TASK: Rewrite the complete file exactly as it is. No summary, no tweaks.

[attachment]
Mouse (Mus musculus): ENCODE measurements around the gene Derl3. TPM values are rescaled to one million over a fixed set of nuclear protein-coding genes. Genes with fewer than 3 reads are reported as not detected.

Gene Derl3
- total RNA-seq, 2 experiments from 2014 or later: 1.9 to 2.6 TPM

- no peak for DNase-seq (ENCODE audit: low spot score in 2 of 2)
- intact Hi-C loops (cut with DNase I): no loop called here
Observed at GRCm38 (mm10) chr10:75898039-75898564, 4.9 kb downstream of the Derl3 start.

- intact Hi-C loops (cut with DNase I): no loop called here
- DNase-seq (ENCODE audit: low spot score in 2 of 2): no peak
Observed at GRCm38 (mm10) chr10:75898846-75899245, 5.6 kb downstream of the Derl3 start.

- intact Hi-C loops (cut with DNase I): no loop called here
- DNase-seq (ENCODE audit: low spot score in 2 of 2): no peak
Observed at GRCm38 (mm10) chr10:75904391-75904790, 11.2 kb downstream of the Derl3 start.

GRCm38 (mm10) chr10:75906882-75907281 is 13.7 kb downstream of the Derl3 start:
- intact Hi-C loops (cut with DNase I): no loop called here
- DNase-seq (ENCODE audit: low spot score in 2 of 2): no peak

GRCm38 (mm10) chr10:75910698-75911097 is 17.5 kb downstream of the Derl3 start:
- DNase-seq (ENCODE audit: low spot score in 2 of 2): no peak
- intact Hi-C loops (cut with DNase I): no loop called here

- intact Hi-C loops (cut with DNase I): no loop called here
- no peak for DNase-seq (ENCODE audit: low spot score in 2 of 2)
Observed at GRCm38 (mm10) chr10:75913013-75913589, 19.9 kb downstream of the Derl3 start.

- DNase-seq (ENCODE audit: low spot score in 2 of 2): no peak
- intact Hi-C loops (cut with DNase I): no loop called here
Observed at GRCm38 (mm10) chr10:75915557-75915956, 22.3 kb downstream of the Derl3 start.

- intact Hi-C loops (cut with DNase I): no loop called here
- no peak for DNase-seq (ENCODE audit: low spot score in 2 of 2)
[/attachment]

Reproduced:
Mouse (Mus musculus): ENCODE measurements around the gene Derl3. TPM values are rescaled to one million over a fixed set of nuclear protein-coding genes. Genes with fewer than 3 reads are reported as not detected.

Gene Derl3
- total RNA-seq, 2 experiments from 2014 or later: 1.9 to 2.6 TPM

- no peak for DNase-seq (ENCODE audit: low spot score in 2 of 2)
- intact Hi-C loops (cut with DNase I): no loop called here
Observed at GRCm38 (mm10) chr10:75898039-75898564, 4.9 kb downstream of the Derl3 start.

- intact Hi-C loops (cut with DNase I): no loop called here
- DNase-seq (ENCODE audit: low spot score in 2 of 2): no peak
Observed at GRCm38 (mm10) chr10:75898846-75899245, 5.6 kb downstream of the Derl3 start.

- intact Hi-C loops (cut with DNase I): no loop called here
- DNase-seq (ENCODE audit: low spot score in 2 of 2): no peak
Observed at GRCm38 (mm10) chr10:75904391-75904790, 11.2 kb downstream of the Derl3 start.

GRCm38 (mm10) chr10:75906882-75907281 is 13.7 kb downstream of the Derl3 start:
- intact Hi-C loops (cut with DNase I): no loop called here
- DNase-seq (ENCODE audit: low spot score in 2 of 2): no peak

GRCm38 (mm10) chr10:75910698-75911097 is 17.5 kb downstream of the Derl3 start:
- DNase-seq (ENCODE audit: low spot score in 2 of 2): no peak
- intact Hi-C loops (cut with DNase I): no loop called here

- intact Hi-C loops (cut with DNase I): no loop called here
- no peak for DNase-seq (ENCODE audit: low spot score in 2 of 2)
Observed at GRCm38 (mm10) chr10:75913013-75913589, 19.9 kb downstream of the Derl3 start.

- DNase-seq (ENCODE audit: low spot score in 2 of 2): no peak
- intact Hi-C loops (cut with DNase I): no loop called here
Observed at GRCm38 (mm10) chr10:75915557-75915956, 22.3 kb downstream of the Derl3 start.

- intact Hi-C loops (cut with DNase I): no loop called here
- no peak for DNase-seq (ENCODE audit: low spot score in 2 of 2)